Prominent member of the Theosophical Society in America. Raised in southern Louisiana in the U.S., he went to Cincinnati to study engineering at the university there, but a visit to its art museum caused a change in his career plans. Leaving Cincinnati University after his first year, he began a study of art at the Cincinnati Art Academy, later studying at the Art Students’ League in New York City. He then entered the field of commercial art, further preparing himself as an illustrative painter with studies at the Grand Central School of Art in that city.
He returned to Cincinnati to practice commercial art and it was there that he joined The Theosophical Society in 1928, becoming a charter member of the Cincinnati Lodge. In addition to holding a number of local offices, including President of the Ohio Federation of Theosophical Lodges for five years, he was elected to the National Board of the TS in America in 1936. He then served as its Vice President from 1939-1945 and on July 22, 1945, he was elected American Section President, succeeding Sidney A. Cook, who served in that office 1931-1945. When Perkins was succeeded in the office of American Section President by Dr. Henry A. Smith in 1960, he was named International Vice President by then International President N. Sri Ram, an office Perkins held until his death in Ojai, California. He also served as President of the Theosophical community called Taormina, located in Ojai, California, from 1986 until his death.
Jim, as he was affectionately known to members of the American Section, had previously enjoyed a career as a commercial artist in Cincinnati, Ohio, and used his talent to illustrate the several books on Theosophy he published, such as Through Death to Rebirth (Theosophical Publishing House [TPH] Wheaton, 1961; completely revised without illustrations as Experiencing Reincarnation, TPH Wheaton,1977). In that book, he describes (pp. 89-94; rev. ed. pp. 5-11) his experiences that happened as a result of a serious accident on March 17, 1948, in which he was struck from behind by a car while taking an evening walk alongside of Geneva Road just north of Olcott, the American Section headquarters. His consciousness was immediately separated from his body and it went to the headquarters building to seek help for his body. He also had deeper, self-transforming experiences during this time. Although his body had suffered a concussion and his right leg was badly broken, he was cared for both by his wife, Katherine, who sat by his bedside for long hours, including during the night, and by other members of the Olcott staff, such as Eunice Layton who massaged his damaged leg resulting in its full recovery, obviating the need for an amputation which had been recommended by his doctor.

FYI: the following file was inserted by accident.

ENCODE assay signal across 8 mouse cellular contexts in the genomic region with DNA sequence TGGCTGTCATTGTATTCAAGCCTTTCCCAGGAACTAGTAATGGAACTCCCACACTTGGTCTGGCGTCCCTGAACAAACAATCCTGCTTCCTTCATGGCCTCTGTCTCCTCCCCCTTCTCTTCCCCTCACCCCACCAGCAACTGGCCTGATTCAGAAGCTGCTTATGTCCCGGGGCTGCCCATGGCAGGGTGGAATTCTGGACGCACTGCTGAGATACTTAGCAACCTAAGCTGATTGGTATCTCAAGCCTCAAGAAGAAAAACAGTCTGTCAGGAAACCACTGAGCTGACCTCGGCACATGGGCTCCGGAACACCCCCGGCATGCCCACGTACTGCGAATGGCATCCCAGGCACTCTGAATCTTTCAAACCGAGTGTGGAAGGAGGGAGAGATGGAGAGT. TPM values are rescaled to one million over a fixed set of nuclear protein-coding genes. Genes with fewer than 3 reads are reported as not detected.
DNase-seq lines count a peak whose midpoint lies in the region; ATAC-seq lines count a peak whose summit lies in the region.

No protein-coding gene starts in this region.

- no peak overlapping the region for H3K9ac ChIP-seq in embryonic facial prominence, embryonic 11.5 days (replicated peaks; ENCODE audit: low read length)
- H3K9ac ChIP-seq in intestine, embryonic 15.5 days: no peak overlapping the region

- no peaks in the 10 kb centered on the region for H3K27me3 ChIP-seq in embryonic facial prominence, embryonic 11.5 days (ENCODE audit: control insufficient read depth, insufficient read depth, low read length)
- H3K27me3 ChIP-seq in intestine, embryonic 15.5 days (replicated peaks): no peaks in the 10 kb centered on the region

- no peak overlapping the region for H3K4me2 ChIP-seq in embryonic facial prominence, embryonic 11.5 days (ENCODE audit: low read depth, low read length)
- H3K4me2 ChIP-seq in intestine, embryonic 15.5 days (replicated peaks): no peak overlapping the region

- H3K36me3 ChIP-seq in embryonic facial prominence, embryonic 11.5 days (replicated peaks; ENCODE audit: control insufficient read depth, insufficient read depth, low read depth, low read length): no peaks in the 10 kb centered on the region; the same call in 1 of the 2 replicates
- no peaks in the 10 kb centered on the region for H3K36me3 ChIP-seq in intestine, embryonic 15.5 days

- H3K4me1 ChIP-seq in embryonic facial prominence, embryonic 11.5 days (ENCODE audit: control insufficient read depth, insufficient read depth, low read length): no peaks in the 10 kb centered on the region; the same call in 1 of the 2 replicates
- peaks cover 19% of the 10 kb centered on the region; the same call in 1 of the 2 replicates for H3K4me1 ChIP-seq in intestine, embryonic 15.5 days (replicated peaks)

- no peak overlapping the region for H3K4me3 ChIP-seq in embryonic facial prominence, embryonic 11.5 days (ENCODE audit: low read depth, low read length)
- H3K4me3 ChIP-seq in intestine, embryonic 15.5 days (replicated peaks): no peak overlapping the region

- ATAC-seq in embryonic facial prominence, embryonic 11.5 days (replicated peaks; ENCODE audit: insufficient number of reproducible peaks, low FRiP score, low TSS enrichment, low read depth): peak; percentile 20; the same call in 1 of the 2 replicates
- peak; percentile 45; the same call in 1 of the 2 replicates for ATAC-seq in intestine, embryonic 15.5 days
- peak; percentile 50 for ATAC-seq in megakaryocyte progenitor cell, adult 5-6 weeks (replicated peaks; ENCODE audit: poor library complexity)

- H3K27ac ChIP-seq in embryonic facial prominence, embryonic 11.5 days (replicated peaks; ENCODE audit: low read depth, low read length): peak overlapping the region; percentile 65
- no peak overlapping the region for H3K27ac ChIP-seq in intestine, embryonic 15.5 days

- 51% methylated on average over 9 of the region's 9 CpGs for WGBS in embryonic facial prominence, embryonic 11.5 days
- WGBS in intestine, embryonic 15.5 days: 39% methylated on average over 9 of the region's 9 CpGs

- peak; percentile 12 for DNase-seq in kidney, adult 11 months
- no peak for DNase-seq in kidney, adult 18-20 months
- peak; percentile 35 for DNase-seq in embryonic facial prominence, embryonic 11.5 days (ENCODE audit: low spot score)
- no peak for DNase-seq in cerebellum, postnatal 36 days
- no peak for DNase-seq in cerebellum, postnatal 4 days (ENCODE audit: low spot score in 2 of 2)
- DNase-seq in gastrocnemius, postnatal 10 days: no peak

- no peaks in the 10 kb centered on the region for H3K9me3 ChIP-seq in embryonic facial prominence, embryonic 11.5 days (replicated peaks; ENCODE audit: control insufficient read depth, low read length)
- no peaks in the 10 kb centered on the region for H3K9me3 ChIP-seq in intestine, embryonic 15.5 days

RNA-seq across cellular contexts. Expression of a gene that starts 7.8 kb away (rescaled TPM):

James Perkins not only was a capable administrator and competent commercial artist, but also was an inspiring lecturer, especially when he spoke without prepared notes. Upon assuming the office of President of the American Section, he formed six committees to assist in the growth of the Section: Field Technique, Publicity Pamphlets, Public Classes, Worker Training, Integration, and Headquarters Expansion. He also transformed the Publicity Department into a Department of Information, under the direction of Miss Joy Mills (1920 – 2015) and initiated a small leaflet called Discovery which contained a brief Theosophical treatise and which individual lodges and study centers could use on its blank fourth page to publicize their programs. Although Discovery was discontinued after about 10 years, during its existence its total circulation probably reached over a million copies. In 1946, he inaugurated the “Spotlight” program, the “Spot” in its name being an acronym of “Speed the Popularization of Theosophy.” Among the members who participated in this effort were his wife, Katherine, along with Joy Mills, Alan Hooker, Nedra Ruder (later Mrs. Richard Brooks), and Iris White. When Joy Mills became President, it was renamed the Field Expansion Program and was for many years thereafter conducted mainly by Felix and Eunice Layton, and subsequently by Mattie Louise Gebhart. The efforts of these various members resulted in a considerable increase in the membership of the American Section as well as in the formation of several new Lodges and Study Centers and the of strengthening existing groups. One talk by the Laytons, held in a major ballroom of a downtown Detroit building, drew and audience of over 1,000.